From 3GPP 24.008 (Mobility Management, Call Control, Session Management) an operator knows that the cause value ‘network failure’ is used “if the MSC or SGSN cannot service an MS generated request because of PLMN failures, e.g. problems in MAP.”
Most likely, the root problem of this Attach Reject seems to lie inside the core network. It can be analyzed in more detail using the next step parameters of Attach Request messages (ATRQ) that are essential for routing core network messages, especially IMSI, and determining the relation to the appropriate Attach Reject (ATRJ) cause values. This is an example of a procedure that requires not only data acquisition, but context-related filtering, extracting and storing of call parameters belonging to single user and/or call procedures.
After IMSI analysis, it might be discovered for example that that all ‘network failure’ rejected attach attempts were sent by roaming subscribers. Further investigation might show that there were no roaming contracts signed between the monitored PLMN operator and the Home PLMN operator of the roaming users. Therefore, SGSN was not able to connect to the roaming users’ HLR, as indicated by cause value ‘network failure.’ From the point of view of the roaming subscriber, this result is unacceptable network behaviour, but from the point of view of a network operator, the network executed correctly.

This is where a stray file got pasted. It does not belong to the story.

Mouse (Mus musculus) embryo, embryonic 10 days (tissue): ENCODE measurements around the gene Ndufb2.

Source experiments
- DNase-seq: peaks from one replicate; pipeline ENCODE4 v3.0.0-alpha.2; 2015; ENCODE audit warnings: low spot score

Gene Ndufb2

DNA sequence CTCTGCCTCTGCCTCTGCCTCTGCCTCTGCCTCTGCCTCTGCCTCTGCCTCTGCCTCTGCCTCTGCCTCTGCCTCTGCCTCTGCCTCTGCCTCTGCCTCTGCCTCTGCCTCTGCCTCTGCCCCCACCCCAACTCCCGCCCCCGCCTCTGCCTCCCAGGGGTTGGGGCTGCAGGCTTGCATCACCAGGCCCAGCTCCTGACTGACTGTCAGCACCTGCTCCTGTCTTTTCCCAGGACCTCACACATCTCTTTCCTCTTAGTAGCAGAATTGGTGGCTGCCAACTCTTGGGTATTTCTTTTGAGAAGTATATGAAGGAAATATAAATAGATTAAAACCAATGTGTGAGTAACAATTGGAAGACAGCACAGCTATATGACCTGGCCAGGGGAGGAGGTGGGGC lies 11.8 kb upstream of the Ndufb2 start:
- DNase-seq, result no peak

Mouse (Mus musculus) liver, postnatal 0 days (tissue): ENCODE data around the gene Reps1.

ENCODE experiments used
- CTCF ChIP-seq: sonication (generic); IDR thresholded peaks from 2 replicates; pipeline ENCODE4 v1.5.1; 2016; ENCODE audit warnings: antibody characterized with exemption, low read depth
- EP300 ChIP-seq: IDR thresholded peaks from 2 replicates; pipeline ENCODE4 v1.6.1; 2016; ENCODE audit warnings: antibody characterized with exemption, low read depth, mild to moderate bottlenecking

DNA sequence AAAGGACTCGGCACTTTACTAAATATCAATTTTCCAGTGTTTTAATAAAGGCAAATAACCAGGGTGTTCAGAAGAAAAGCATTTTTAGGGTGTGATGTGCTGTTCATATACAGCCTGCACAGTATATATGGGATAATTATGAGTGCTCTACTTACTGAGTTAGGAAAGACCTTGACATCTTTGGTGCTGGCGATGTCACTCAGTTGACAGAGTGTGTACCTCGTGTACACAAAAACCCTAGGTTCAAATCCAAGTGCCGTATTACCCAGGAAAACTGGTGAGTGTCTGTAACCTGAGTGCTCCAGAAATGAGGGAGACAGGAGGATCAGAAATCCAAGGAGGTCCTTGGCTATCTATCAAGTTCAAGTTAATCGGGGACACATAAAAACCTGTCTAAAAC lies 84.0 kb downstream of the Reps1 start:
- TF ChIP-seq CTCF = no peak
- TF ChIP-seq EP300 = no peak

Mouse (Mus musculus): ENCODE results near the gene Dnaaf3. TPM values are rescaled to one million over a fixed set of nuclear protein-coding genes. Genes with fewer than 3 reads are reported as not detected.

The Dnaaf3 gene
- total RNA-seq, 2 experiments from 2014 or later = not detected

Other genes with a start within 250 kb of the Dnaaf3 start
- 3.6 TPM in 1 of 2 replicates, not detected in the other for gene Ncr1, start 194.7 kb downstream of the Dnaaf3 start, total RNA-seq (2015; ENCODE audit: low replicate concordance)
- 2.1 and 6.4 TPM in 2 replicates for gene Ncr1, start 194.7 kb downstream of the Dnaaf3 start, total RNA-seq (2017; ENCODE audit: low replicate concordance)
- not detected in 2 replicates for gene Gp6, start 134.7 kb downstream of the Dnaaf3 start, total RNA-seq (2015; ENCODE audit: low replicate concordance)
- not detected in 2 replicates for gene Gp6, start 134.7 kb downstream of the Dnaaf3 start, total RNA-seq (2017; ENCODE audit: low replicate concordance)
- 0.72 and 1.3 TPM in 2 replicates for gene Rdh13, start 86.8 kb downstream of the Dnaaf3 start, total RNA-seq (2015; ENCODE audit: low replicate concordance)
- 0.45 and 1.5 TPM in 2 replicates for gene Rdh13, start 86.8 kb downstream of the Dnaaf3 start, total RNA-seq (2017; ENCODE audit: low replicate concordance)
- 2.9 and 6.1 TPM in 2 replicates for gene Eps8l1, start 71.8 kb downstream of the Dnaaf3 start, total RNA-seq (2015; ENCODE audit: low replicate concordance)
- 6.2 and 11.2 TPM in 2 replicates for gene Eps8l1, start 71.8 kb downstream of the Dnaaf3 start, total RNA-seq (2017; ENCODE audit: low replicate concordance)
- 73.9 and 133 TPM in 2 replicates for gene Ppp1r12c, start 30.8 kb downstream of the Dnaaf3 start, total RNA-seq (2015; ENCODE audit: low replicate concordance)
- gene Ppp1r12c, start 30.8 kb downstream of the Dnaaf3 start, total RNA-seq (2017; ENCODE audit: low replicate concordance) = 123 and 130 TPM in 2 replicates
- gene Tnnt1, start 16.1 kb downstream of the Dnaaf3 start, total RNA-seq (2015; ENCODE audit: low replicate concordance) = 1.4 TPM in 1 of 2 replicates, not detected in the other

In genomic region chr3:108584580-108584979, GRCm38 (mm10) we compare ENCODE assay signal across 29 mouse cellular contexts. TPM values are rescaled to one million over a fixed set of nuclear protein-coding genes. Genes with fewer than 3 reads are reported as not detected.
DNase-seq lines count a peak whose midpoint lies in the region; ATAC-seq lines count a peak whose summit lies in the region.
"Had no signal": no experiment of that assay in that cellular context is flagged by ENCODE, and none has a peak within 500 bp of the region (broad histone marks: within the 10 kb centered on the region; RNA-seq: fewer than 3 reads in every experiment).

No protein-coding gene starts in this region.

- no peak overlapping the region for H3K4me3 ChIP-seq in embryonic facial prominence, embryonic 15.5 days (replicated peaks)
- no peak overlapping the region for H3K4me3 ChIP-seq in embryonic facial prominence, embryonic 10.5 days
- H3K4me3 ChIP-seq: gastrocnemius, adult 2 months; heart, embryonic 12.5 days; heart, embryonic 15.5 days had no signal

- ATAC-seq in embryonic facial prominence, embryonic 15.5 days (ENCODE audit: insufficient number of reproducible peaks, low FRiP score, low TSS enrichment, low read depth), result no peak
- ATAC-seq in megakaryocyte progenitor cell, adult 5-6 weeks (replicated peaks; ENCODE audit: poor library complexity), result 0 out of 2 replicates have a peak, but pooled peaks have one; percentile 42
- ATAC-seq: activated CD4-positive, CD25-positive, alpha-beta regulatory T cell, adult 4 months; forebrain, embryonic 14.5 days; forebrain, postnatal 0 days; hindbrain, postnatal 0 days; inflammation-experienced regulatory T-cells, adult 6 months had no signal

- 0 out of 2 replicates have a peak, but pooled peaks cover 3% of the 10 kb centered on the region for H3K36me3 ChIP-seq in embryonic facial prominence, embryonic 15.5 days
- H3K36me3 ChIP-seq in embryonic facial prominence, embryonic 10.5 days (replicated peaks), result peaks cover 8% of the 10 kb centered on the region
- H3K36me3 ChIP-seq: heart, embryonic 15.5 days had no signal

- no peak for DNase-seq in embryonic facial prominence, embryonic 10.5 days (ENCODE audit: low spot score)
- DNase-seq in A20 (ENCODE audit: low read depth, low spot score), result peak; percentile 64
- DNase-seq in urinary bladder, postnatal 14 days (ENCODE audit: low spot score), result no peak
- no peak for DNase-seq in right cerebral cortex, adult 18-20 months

In this case, the root cause was easily found and based on flexible presentation of the analyzed data. (Step one: Show number of ATRJ messages sorted by included cause value. Step two: Show IMSI related to Attach Reject with cause equals ‘network failure’). Such techniques are often reported by existing performance measurement and troubleshooting software tools.
What is missing, however, is a drill-down analysis that goes further and includes steps and answers to deeper questions. Unlike the example above, not all ‘network failures’ indicate correct network behavior. And how can such ‘correct network failures’ be distinguished from ‘unacceptable network failures’ that may show the same reject cause value, but have been caused by incorrect network behavior — for example interconnection problems between home and visited PLMN? It is important to know if measurement equipment offers drill-